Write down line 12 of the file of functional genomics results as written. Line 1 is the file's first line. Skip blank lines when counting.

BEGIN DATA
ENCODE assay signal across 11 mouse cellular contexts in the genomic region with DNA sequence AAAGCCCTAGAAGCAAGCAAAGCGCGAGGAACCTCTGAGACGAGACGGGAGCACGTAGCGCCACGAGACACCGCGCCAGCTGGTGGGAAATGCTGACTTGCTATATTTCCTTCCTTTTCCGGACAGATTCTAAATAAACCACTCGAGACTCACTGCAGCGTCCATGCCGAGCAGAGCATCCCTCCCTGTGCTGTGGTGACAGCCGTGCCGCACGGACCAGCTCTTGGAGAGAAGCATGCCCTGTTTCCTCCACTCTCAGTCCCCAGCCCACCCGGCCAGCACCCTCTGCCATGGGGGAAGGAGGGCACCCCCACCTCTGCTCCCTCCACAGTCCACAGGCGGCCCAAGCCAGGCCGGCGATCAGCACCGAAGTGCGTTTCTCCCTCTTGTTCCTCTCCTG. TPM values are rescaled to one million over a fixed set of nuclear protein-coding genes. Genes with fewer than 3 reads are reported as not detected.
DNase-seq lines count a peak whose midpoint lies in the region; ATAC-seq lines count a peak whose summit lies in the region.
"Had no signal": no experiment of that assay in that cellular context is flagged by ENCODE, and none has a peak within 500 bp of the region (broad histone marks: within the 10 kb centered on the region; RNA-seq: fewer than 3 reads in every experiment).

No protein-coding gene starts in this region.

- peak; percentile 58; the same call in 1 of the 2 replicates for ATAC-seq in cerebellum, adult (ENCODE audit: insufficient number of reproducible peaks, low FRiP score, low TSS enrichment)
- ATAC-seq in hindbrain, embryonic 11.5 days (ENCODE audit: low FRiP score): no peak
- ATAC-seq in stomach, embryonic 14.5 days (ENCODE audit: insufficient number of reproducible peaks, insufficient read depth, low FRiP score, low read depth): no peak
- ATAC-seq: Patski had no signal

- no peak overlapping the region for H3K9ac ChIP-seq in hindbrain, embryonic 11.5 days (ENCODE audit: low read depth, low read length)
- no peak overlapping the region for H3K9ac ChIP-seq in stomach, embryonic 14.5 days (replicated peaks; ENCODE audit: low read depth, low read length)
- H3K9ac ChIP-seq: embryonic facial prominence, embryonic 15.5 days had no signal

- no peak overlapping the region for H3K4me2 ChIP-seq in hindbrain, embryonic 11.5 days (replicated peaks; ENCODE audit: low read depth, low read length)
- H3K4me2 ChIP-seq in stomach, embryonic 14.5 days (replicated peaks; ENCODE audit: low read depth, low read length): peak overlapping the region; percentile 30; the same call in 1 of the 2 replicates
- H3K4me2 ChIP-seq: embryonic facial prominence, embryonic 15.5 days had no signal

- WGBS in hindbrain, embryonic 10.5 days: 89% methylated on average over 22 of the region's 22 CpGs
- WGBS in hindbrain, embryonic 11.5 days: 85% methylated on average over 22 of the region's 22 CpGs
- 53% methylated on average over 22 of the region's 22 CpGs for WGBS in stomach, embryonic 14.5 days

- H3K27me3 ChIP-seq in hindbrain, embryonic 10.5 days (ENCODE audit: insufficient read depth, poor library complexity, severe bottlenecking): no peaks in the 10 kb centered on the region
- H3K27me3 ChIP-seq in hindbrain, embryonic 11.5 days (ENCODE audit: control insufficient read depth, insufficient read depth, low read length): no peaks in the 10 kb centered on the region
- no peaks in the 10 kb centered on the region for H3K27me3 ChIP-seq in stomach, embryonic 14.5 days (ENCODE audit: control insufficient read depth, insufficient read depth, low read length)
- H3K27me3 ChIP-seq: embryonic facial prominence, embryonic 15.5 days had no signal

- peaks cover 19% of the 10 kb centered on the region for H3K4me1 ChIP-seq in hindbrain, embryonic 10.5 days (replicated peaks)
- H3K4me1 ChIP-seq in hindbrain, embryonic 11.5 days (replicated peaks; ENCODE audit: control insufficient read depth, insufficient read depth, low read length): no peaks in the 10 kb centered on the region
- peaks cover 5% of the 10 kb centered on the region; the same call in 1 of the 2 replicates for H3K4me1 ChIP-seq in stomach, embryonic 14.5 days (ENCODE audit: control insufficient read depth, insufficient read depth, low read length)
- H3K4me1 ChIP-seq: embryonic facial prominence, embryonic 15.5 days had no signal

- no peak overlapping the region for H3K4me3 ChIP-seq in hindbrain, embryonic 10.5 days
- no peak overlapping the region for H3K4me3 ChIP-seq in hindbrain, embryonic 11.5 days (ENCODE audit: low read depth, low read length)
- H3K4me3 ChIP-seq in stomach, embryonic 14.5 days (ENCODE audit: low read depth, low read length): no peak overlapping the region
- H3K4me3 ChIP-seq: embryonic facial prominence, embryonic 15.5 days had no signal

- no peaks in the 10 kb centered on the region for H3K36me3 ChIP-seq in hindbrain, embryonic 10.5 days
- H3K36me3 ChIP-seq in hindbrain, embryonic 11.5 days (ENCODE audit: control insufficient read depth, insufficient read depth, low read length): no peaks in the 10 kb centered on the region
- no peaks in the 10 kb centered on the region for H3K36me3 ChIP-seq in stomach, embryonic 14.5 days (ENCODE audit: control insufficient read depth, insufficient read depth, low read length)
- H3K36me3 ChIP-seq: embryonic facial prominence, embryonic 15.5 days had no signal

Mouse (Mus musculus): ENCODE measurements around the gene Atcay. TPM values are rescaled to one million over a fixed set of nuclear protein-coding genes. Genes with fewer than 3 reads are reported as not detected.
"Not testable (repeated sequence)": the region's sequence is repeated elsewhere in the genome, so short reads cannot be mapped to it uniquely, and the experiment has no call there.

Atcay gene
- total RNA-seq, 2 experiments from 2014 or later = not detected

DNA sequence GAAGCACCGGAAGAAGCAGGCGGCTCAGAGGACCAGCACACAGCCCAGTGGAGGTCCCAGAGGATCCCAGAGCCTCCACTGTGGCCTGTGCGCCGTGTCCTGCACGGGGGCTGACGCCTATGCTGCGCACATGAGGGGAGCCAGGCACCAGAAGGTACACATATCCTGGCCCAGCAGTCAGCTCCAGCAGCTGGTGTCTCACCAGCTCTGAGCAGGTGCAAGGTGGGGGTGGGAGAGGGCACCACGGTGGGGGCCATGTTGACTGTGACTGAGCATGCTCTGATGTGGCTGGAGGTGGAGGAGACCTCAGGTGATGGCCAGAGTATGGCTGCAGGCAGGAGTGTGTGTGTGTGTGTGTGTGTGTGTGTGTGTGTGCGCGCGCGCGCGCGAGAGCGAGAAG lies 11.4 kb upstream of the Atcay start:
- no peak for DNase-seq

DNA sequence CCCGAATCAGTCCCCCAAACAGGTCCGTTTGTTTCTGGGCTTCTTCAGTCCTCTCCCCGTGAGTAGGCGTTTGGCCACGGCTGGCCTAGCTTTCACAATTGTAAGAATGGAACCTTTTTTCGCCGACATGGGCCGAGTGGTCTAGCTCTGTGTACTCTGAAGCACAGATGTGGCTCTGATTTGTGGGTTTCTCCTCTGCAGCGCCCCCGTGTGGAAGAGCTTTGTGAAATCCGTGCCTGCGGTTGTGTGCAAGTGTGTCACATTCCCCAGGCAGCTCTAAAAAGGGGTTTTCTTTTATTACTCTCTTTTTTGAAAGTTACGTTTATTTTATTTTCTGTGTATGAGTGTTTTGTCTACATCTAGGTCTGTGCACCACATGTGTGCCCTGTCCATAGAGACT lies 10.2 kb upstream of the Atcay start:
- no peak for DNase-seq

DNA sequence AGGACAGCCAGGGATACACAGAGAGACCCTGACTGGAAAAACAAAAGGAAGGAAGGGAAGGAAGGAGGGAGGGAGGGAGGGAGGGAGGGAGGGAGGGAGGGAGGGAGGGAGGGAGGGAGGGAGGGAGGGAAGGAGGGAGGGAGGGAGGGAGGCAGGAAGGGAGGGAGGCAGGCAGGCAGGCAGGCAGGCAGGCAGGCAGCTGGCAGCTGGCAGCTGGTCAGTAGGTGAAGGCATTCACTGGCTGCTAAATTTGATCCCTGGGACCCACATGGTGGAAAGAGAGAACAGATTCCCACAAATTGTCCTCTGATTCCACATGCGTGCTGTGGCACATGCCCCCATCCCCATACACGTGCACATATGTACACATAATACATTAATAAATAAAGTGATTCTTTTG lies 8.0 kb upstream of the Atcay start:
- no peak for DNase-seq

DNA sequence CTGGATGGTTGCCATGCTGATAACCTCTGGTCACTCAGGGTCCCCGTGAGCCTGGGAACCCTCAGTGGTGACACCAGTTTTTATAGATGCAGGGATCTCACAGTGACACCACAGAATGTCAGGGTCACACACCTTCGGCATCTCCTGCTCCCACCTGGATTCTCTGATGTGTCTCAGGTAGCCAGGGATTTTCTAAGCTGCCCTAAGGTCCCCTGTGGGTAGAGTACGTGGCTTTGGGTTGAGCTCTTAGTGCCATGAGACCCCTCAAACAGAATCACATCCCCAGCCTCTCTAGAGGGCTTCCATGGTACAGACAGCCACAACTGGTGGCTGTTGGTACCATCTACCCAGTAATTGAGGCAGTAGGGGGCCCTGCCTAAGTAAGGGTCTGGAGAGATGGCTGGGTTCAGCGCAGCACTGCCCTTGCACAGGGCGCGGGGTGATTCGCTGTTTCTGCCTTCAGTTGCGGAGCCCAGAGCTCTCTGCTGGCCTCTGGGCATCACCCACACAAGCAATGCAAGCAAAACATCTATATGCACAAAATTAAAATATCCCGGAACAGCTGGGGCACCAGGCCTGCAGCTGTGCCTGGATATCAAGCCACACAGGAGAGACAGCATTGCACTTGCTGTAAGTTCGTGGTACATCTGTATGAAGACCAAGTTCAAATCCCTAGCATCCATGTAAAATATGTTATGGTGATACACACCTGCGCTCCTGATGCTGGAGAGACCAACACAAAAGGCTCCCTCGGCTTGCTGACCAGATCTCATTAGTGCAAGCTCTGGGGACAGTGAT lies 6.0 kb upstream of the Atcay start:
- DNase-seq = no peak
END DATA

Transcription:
- no peak overlapping the region for H3K4me2 ChIP-seq in hindbrain, embryonic 11.5 days (replicated peaks; ENCODE audit: low read depth, low read length)